December 6, 2011A Tuesday Tutorial – Very Vintage Inspired Christmas Stocking – Part 2
Two weeks ago, I left you with a stocking front with appliques ironed on to it, a stocking back, and some unused bias tape, rick rack and possibly other embellishments. We’re going to take that and make it into a completed stocking this week.
Our next step is going to be to applique around our letters and other designs. I am doing a lot of this on mine with metallic gold thread , as it adds a lot of sparkle. If any of you are going to do the same, I definitely recommend seeking out embroidery or metallic needles:
These will make your life sooooooo much easier! They have a larger eye on them than regular needles, which allow the metallic thread to pass through more easily and not get caught.
I used a combo of metallic, coordinating and contrasting thread for my applique stitch and other machine embroidery:
To me, nothing says retro more than rick rack. So, I also added some jumbo gold rick rack around the edge:
Now, grab the back of your stocking, which we cut out and set aside earlier. Lay this on top of your completed front, making sure that it is centred. Pin them together and cut them out:
You may be wondering why we didn’t just cut out the stocking front in the first place, and there is a good reason for that. Applique and embroidery can cause the fabric to bunch together very slightly, and you might have possibly ended up with a stocking front that was no longer the same size and shape as the stocking back. Cutting it out after we’ve done all of the embellishment ensures that both parts are the same size.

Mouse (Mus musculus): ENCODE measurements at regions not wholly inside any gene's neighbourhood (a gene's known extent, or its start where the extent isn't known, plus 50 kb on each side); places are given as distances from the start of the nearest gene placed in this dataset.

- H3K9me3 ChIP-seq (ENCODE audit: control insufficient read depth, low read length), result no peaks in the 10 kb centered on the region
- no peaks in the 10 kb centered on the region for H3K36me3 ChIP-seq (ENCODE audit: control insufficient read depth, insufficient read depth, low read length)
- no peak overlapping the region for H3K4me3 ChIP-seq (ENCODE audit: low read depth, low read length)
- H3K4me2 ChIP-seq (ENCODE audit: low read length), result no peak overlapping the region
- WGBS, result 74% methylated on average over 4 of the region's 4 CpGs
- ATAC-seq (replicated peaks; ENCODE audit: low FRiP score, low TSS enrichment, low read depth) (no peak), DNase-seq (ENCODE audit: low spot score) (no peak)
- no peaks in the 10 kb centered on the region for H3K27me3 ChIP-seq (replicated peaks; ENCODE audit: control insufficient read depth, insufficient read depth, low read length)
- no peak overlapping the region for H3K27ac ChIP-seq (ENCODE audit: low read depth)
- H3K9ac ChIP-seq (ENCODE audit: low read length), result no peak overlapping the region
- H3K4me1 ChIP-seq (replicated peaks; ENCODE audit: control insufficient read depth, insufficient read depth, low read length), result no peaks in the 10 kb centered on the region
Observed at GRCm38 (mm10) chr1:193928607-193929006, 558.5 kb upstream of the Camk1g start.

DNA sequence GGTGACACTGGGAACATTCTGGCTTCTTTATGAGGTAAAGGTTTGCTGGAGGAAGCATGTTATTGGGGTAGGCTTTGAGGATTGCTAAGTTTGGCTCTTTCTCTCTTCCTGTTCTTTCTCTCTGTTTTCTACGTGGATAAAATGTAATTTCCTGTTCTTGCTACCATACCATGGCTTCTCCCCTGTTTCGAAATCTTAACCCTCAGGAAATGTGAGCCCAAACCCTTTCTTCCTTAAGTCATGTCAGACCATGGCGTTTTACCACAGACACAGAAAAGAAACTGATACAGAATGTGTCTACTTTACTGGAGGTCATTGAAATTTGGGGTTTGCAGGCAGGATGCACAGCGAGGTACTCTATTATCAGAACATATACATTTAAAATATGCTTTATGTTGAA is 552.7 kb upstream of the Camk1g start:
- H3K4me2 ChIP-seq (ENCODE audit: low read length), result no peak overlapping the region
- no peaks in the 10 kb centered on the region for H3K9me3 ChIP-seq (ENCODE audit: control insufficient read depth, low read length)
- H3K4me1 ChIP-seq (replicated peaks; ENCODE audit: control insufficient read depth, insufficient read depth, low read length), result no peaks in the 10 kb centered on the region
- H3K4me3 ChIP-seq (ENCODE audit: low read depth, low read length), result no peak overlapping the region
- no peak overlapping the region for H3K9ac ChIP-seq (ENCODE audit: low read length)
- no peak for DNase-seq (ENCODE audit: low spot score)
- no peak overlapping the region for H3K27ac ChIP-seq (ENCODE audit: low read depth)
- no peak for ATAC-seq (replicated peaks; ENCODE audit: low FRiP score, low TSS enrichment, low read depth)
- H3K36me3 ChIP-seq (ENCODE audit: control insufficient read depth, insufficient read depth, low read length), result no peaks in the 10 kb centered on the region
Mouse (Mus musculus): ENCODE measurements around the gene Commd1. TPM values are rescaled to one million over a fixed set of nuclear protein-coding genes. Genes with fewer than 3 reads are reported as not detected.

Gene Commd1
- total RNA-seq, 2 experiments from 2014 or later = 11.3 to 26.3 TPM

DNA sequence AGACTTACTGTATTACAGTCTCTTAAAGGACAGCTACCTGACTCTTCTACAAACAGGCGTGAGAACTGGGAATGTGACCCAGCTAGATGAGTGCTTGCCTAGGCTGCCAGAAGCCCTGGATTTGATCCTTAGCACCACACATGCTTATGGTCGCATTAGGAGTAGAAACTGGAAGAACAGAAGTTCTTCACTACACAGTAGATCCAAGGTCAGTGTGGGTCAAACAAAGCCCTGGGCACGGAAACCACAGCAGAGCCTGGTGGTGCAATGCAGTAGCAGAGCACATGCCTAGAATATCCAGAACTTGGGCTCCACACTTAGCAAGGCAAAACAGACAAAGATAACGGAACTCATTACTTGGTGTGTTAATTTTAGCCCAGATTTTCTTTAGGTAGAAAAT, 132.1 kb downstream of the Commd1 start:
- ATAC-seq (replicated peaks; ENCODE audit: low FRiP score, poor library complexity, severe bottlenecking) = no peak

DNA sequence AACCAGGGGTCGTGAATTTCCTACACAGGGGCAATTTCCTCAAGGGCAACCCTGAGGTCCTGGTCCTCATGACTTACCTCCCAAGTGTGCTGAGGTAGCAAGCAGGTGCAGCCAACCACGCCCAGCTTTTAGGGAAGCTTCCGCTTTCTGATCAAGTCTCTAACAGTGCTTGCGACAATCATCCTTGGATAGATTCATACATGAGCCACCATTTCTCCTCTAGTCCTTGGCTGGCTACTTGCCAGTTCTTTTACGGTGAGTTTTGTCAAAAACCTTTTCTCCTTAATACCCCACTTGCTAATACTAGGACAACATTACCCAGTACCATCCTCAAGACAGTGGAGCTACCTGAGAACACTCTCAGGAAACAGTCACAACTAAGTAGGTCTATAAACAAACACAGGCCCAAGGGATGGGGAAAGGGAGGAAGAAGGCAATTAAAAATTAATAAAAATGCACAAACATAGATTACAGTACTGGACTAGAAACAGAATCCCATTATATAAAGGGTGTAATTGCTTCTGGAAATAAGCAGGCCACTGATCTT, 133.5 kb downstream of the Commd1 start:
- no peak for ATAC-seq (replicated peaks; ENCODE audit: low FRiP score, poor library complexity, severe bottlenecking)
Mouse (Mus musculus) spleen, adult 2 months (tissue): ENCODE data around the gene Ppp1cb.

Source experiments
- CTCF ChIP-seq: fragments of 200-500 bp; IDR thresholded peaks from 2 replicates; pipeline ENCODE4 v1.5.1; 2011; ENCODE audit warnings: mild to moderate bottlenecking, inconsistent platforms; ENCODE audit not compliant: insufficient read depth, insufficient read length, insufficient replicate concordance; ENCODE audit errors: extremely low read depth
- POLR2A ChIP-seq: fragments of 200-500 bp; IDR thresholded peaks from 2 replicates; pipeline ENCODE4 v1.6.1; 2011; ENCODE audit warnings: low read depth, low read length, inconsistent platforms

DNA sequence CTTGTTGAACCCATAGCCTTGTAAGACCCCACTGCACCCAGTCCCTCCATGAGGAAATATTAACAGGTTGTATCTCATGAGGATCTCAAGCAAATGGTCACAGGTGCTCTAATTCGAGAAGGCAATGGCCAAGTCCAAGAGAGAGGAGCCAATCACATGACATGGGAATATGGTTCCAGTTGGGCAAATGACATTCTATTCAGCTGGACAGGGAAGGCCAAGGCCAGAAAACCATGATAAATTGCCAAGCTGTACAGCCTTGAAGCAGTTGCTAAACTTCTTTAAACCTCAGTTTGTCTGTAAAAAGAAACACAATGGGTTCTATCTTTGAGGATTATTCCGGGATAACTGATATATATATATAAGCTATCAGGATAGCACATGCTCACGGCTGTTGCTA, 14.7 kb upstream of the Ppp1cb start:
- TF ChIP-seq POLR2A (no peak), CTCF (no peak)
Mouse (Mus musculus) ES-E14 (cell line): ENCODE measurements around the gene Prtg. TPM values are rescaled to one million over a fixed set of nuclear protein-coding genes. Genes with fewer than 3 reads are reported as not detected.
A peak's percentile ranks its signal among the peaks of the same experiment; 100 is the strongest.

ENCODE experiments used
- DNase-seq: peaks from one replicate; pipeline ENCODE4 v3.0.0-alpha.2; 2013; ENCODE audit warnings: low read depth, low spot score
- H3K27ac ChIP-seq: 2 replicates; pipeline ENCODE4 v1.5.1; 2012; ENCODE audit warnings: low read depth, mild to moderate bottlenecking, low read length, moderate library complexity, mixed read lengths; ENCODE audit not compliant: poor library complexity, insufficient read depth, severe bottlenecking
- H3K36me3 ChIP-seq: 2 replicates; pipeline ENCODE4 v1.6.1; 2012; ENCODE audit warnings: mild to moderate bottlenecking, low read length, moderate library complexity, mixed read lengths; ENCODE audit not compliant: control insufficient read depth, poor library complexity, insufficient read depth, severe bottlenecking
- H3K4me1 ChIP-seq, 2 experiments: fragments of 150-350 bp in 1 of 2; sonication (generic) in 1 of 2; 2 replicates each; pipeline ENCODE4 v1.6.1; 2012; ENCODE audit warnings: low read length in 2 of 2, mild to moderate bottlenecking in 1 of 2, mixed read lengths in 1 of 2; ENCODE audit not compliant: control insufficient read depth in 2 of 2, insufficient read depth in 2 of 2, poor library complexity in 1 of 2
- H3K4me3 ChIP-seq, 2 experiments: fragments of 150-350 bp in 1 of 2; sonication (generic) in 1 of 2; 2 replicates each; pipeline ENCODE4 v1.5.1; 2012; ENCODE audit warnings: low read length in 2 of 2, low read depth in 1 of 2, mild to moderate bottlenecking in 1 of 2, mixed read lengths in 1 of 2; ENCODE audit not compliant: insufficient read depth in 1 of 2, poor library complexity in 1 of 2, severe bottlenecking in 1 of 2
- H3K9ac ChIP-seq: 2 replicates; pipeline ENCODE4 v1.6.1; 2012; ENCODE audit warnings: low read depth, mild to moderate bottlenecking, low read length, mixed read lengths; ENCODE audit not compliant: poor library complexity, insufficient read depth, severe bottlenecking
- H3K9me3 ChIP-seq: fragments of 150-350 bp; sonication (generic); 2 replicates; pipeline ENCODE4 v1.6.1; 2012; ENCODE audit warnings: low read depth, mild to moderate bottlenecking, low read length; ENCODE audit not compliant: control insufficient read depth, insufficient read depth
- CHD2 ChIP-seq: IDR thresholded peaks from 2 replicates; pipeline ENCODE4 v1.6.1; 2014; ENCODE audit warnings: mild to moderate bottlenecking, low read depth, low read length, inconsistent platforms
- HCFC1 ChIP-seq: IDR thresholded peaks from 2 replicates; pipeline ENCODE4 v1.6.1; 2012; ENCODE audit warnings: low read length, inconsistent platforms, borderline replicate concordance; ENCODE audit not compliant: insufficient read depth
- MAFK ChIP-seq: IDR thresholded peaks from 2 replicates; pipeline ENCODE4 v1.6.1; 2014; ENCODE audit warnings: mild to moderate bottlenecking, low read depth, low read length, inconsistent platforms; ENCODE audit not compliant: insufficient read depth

At this point, if you like, you may want to add some stiffness to your stocking front. Iron on interfacing works well for this, simply cut out a piece the same size and shape as your stocking front and iron it on. This, however, is a totally optional step, and it largely depends upon how stiff the fabric that you used for your stocking is.
Now, you’ll want to sew your stocking front and back together (remember, the seam allowance that we added is 1/2″). You will want to finish the seam of your stocking as well. I serged mine, however if you don’t have a serger, you may want to consider finishing the seams of yours with bias tape or seam binding, for a durable finish. Turn your stocking right side out – we’re almost there!
Now, you’ll want to grab your bias tape, and use that to encase the top of your stocking. You’ll also want to use another piece of it to make a loop to hang the stocking by.
That’s it! You’re done! Nothing to do now but to hang your stocking and admire your handiwork.
As promised, for the non-sewers, here’s how you can make a similar stocking without any sewing at all. You will need to find a plain stocking to purchase. You will also need Heat n’ Bond Ultra (it comes in the same package, but where the lite had purple on the package, the ultra has red). This Heat n’ Bond is designed for use where you are not going to sew the applique on at all (don’t try to sew over it, it will break needles left and right!). Use the Heat n’ Bond Ultra to attach your appliques, and you could use fabric paint to embellish around the edges of your appliques. Rick Rack could be hot glued on.
Alternately, if you are super crafty, this stocking would look gorgeous if you were to embroider the appliques by hand first, and maybe do the edges by hand instead of machine. Your options are endless, really!